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Shortly after Jesse Walsh marries Samantha, the love of his life, he toasts his new bride and takes a sip of whiskey, dropping dead. The year is 1987 and this is a wedding like no other. Eight suspects, one body, one virtual mansion, and you — along with your coworkers — have to figure out who the murderer is.
You’ve heard the story before, you may have even played the game. If it’s a little hammy or hackneyed, it’s because it’s a pretty reliable formula that works. Against the backdrop of 2020’s wild twists, it’s reassuringly familiar.
Moniker, the company behind the 1980’s style murder mystery — called Love in the First Degree — has built five different virtual experiences over the last five months. The designs range from classic problem solving and collaborative tasks — like space-survival mission Project Artemis — to pure fun escapism. Being virtual also adds a new dimension. Over three months it generated over $330,000 and booked 126 virtual experiences for companies like Unilever, PwC and McKinsey.
As the realization that remote working is not a short-term fix, more companies are cottoning on and investing in virtual team building to foster culture, goodwill and motivation before the long-term effects of being dislocated from coworkers start to show.
September brought a surge in interest, said Moniker, when companies realized offices will be closed long term. It’s most recently-released experience, a three-dimensional virtual escape room, The Omega Protocol, released last month, has been its fastest-growing. This could be because alternative virtual escape rooms opt for a top-down two-dimensional view of a room or strap a Go-Pro to someone who is at the physical space. Companies need a minimum of 30 people to take part in Moniker’s experiences, some of them are rated per person (between $25 and $35). Love in the First Degree, which lasts two hours, costs a flat fee of £5,00 to cover actor fees and scriptwriting.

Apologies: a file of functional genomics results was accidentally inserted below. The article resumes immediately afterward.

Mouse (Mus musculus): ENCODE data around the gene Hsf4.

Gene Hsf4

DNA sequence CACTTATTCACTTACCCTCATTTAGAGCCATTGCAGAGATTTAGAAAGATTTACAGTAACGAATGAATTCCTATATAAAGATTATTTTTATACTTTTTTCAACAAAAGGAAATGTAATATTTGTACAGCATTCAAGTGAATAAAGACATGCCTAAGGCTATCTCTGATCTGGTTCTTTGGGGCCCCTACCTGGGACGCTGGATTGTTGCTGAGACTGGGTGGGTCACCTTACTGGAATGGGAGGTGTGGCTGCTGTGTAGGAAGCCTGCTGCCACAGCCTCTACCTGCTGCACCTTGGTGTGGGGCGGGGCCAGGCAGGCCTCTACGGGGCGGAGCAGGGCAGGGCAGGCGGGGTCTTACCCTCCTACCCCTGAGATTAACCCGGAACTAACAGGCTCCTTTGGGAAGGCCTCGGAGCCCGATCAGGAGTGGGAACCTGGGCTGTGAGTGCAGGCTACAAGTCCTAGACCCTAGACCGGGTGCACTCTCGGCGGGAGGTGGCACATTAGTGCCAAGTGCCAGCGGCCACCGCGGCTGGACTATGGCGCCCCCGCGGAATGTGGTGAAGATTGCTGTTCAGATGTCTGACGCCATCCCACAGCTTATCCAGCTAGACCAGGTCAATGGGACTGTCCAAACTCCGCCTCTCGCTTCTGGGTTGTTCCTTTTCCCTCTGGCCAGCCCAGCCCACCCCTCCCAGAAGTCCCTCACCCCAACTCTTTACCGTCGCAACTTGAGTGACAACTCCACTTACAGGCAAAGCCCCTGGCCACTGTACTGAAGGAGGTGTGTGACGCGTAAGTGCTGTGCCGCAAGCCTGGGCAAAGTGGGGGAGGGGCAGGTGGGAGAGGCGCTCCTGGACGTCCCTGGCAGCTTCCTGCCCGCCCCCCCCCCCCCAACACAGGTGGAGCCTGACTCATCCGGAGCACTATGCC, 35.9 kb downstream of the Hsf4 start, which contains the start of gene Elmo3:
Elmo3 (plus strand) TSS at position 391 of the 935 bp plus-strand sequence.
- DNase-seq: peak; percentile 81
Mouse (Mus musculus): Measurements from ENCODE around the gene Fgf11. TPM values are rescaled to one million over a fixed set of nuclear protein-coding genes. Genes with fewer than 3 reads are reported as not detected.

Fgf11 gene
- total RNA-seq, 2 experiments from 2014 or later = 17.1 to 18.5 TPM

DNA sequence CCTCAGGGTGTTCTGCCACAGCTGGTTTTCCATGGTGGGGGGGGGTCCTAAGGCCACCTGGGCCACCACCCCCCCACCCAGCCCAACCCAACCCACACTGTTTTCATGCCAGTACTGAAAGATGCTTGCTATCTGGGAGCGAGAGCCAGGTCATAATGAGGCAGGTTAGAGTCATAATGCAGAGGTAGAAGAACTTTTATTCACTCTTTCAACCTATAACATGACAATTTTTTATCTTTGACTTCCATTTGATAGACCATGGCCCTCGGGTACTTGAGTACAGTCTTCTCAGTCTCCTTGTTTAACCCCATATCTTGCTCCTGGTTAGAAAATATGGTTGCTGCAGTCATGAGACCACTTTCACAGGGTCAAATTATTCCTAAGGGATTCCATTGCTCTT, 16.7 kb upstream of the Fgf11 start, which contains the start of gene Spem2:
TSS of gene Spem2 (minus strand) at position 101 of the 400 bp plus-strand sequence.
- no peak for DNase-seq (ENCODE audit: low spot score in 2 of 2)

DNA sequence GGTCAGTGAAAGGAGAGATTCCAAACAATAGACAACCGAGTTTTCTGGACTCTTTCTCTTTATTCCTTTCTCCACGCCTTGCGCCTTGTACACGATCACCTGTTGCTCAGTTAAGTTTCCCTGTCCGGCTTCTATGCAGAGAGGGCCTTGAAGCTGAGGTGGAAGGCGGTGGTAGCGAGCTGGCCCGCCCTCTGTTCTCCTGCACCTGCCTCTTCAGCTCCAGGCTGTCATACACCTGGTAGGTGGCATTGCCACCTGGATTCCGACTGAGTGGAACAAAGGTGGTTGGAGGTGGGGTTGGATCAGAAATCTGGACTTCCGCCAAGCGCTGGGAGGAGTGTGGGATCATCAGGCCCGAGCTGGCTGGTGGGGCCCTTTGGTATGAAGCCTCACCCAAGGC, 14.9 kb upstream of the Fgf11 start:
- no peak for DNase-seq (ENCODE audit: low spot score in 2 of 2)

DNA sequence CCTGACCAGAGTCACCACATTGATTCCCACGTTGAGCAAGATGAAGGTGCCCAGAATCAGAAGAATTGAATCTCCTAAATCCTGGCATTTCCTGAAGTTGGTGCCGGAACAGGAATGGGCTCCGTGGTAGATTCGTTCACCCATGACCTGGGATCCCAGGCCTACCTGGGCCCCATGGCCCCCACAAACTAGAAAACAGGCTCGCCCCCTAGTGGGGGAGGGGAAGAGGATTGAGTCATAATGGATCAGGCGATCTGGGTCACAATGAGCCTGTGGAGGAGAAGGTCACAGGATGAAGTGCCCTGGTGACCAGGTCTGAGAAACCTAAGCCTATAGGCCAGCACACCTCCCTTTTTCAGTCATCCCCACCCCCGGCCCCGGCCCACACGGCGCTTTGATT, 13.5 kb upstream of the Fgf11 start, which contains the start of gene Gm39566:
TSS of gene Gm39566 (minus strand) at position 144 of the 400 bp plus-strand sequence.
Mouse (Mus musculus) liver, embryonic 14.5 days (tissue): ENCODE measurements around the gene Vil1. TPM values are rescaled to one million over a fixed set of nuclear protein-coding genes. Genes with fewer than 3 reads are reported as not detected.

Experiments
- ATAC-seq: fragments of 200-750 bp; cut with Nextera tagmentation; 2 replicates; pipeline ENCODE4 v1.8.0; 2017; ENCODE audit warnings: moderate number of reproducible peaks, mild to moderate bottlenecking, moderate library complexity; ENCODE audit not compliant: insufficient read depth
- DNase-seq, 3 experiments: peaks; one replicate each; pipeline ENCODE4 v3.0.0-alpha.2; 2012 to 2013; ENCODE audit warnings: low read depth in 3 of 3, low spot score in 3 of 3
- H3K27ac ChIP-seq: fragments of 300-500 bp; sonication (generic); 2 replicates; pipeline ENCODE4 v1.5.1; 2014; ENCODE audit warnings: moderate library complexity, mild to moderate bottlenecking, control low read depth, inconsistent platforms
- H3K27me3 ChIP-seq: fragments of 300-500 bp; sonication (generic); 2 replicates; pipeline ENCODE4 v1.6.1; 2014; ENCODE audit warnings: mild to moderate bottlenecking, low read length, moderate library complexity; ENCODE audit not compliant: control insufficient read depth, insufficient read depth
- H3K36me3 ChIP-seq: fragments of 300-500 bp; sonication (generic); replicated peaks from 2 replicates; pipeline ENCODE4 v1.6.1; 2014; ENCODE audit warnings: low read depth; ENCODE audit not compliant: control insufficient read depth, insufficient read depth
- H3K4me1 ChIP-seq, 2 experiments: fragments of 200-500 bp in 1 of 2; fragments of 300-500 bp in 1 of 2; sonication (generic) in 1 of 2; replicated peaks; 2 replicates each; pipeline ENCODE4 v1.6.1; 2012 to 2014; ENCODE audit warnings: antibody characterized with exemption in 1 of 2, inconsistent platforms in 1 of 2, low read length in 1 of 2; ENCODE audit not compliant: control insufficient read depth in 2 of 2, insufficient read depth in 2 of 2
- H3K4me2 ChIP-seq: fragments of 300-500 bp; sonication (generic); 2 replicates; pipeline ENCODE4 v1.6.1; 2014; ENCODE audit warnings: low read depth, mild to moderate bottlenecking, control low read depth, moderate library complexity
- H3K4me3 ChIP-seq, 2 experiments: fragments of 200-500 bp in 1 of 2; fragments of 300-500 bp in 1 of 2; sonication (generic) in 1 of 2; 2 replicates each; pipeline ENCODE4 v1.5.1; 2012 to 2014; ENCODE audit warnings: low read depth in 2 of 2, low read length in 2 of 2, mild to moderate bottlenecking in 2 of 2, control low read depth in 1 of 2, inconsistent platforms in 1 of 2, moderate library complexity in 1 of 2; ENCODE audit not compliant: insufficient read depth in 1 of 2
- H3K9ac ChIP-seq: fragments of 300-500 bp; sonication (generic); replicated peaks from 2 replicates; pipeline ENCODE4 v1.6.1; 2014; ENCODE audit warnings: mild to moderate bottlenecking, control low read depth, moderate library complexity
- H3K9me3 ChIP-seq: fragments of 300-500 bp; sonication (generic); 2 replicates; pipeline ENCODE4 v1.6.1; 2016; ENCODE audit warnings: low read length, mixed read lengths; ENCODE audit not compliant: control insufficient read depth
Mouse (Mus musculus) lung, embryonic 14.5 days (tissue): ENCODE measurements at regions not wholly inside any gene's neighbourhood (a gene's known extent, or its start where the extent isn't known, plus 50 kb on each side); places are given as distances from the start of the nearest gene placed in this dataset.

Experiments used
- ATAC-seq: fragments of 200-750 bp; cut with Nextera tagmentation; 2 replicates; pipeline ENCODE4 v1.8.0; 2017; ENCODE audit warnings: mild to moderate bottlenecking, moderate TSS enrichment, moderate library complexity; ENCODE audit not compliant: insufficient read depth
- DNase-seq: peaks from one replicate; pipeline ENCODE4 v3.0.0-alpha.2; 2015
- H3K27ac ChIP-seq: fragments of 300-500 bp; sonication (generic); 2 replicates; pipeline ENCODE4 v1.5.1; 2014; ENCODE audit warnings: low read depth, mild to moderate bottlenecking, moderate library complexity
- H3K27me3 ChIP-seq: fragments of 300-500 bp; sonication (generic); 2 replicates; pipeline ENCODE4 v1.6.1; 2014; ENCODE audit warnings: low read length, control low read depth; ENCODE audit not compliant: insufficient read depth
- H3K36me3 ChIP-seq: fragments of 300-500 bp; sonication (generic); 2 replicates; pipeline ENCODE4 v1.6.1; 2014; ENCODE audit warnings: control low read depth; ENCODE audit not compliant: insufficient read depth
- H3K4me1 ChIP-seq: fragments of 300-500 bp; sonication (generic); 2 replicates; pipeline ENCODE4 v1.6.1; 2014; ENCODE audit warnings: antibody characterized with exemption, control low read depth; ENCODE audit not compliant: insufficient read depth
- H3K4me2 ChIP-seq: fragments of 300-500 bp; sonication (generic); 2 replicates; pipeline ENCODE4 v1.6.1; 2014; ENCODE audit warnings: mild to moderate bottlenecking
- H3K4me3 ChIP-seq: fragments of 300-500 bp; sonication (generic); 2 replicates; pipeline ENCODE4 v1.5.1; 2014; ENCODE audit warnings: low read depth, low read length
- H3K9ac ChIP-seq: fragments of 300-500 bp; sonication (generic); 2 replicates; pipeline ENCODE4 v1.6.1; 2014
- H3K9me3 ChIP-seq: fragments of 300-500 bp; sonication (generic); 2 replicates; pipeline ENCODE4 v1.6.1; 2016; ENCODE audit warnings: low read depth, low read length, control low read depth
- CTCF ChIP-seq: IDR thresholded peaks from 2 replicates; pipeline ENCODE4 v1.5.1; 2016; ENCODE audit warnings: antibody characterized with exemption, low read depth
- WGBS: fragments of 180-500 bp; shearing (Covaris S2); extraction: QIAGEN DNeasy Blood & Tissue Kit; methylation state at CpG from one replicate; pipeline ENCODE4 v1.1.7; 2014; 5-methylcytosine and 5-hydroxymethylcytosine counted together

“As a pivot, it’s been incredibly successful,” said Moniker’s managing partner Sean Hoff, who said the company, which used to sell high-end corporate retreats, was hesitant, mostly because there’s a lot of dross out there. “[Before coronavirus] we would pride ourselves on quality, creativity and our knowledge in the field, we didn’t think we would be able to have the same impact in the virtual world.”
For a successful virtual experience, Moniker came up with three criteria after spending three weeks researching the market, playing up to three games daily in March. The experience has to be a unique concept, outside the pub trivia and at-home scavenger games; It has to be interactive, rather than watching someone deliver a talk, Moniker uses actors and runs the games live so participants can ask questions. Finally, it has to look polished.
For example, the team hires graphic designers, engineers and game developers. Experiences take place on Zoom, complete with audio and video cues, and attendees collaborate on shared Google Slides. When NASA heard about The Omega Protocol, it loaned Moniker an engineer to customize the language of the survival experience. Now, NASA’s incoming recruits take part in the space-themed escape room.